It would be interesting to study these countries' focus on those disciplines. Do they fund them almost exclusively? Are their athletes not medalling in the other sports due to lack of funding, participation/interest or support?

In contrast to Netherlands and Norway who had their improved performance in the traditional Olympic sports, Canada's and USA's numbers show that the newer sports are geared to North Americans. Seventeen of USA's 28 medals are in events that were not available in Calgary while 20 of Canada's 25 medals are.

What is Canada's medal count by sports in 2014?
Alpine Skiing 1 (in 10 events)
Biathlon 0 (in 11 events)
Bobsleigh 1 (in 3 events)
Cross-Country Skiing 0 (in 12 events)
Curling 2 (in 2 events)
Figure Skating 3 (in 5 events)
Freestyle Skiing 9 (in 10 events - 4 events with double medals)
Hockey 2 (in 2 events)
Luge 0 (in 4 events)
Nordic Combined 0 (in 3 events)
Short Track Speed Skating 3 (in 8 events)
Skeleton 0 (in 2 events)
Ski Jumping 0 (in 4 events)
Snowboarding 2 (in 10 events)
Speed Skating 2 (in 12 events)

This table also shows which sports have multiple events/medals. Netherlands excelling in speed skating that offer 12 events (32 possible medals by country) means they win more medals than someone who would excel in hockey and curling with 2 events each (and one entry per country).

To extend the comparison between 1988 and 2014, the Calgary Games offered demonstration sports which included curling, moguls, aerials and short track speed skating. We won fourteen medals including 2 in curling, 2 in freestyle and 10 in short track.

Adding only these three sports, our total is 19 medals. If we add the figure skating team event, women's hockey and the NHL players, we can easily add three more. There was no comparing data found for snowboard, halfpipe and slopestyle so let's remove those 2014 medals.

Taking all of these factors into consideration, this leaves us with:


20 medals in Sochi compared to 22 medals in Calgary

Are the new sports more popular in North America and so, it's natural that we do better in them? Do we have better facilities for these sports? The Dew Tour and NHL based in North America definitely benefits North Americans in hockey, freestyle ski and snowboard sports.

Does Own The Podium funding help the new sports more? Not necessarily here's the breakdown of their funding (newer sports in bold):

  1. freestyle skiing $3.25M
  2. alpine skiing $2.98M
  3. hockey $2.8 (includes men's, women's and sledge)
  4. bobsleigh/skeleton $2.45M
  5. snowboard $2.45M
  6. cross-country skiing $1.97M
  7. curling $1.89M
  8. short track speed skating $1.87M
  9. long track speed skating $1.67M
  10. ski cross $1.47M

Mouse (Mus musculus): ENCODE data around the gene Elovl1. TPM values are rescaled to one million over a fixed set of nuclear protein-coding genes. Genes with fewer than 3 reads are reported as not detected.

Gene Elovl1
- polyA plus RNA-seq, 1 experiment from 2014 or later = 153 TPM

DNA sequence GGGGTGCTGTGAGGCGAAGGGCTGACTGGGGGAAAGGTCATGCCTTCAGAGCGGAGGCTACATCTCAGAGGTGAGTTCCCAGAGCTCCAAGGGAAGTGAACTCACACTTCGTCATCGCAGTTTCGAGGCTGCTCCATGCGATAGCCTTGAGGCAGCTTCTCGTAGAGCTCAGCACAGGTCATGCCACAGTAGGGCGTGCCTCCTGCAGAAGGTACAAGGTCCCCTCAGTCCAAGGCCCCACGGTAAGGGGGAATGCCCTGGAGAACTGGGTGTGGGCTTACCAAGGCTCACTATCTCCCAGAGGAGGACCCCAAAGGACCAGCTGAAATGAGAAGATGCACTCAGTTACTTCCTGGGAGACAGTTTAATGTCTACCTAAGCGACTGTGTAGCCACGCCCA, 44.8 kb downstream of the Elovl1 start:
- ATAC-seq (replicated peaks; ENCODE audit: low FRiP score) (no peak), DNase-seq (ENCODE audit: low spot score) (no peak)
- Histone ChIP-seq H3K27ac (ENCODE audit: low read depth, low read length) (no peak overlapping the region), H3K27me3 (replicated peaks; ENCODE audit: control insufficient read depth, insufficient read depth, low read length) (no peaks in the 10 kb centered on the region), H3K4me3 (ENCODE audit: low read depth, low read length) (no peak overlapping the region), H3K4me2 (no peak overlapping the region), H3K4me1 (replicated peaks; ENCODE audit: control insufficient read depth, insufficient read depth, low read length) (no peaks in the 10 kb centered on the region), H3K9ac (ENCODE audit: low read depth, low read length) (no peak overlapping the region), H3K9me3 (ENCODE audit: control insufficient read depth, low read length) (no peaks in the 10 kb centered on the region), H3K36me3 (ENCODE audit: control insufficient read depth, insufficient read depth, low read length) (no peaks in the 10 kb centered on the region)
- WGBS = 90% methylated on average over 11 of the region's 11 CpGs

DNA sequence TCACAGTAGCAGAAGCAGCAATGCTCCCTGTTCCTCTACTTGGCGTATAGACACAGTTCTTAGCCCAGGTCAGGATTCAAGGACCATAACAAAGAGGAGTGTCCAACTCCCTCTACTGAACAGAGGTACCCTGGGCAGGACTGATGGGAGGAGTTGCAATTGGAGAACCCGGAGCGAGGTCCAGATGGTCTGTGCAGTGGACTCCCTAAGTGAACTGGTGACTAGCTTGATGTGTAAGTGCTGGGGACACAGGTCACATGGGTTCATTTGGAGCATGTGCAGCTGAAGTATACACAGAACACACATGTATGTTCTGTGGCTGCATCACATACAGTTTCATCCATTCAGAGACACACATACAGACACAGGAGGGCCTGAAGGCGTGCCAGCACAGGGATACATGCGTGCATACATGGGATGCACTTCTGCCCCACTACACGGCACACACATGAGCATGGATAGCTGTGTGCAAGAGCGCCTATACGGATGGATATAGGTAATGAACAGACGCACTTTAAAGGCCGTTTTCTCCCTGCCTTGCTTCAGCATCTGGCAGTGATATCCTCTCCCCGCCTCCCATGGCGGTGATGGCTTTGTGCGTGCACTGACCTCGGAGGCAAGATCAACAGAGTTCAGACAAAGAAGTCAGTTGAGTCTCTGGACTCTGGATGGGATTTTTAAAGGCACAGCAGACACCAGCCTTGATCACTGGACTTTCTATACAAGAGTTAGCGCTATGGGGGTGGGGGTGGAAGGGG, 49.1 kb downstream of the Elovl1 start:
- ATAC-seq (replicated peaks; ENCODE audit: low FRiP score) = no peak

11. luge $1.09M
  12. figure skating $0.97M
  13. biathlon $0.23M

Click here for more detail.

Ideally wanting to believe that doping is minimal in Canada, are the newer sports less likely to benefit from performance enhancing drugs or blood doping? I don't believe that doping would help moguls, curling, short track or skeleton as much as it would long track speed skating, bobsleigh, cross-country skiing or biathlon? I can not be naive enough to believe that just because there are minimal positive test results in Sochi that there is minimal doping happening. I really hope that Canadians don't. I would rather see a clean 10th place finish than a tarnished podium finish.

The lifestyle of our Olympians in 2014 is probably also much better with the increased funding. More athletes in 2014 can devote their time to training and competing (and sometimes studying) whereas in 1988, the athletes probably needed to fund a lot more of their costs. Of course, the cost of equipment, travel and competing has increased as well.

Some of that extra support could account for our improved performance in many sports where national best finishes were reached. It would be interesting to look at top 10 results in 1988 and 2014 and see those improvements.

Increased funding and support is the necessity of sports nowadays in order to compete with the increased funding and costs in sports around the world. Without Own The Podium and similar programs supporting our athletes, Canadian results may not be what they were in 2014, even for sports in which we are known or expected to dominate.

In the end, saying the 25 medals won in 2014 is a much better performance than the 5 medals won in 1988 is short-sighted and insulting to the Calgary team. Taking everything into consideration, the two team performances are quite similar and both quite impressive.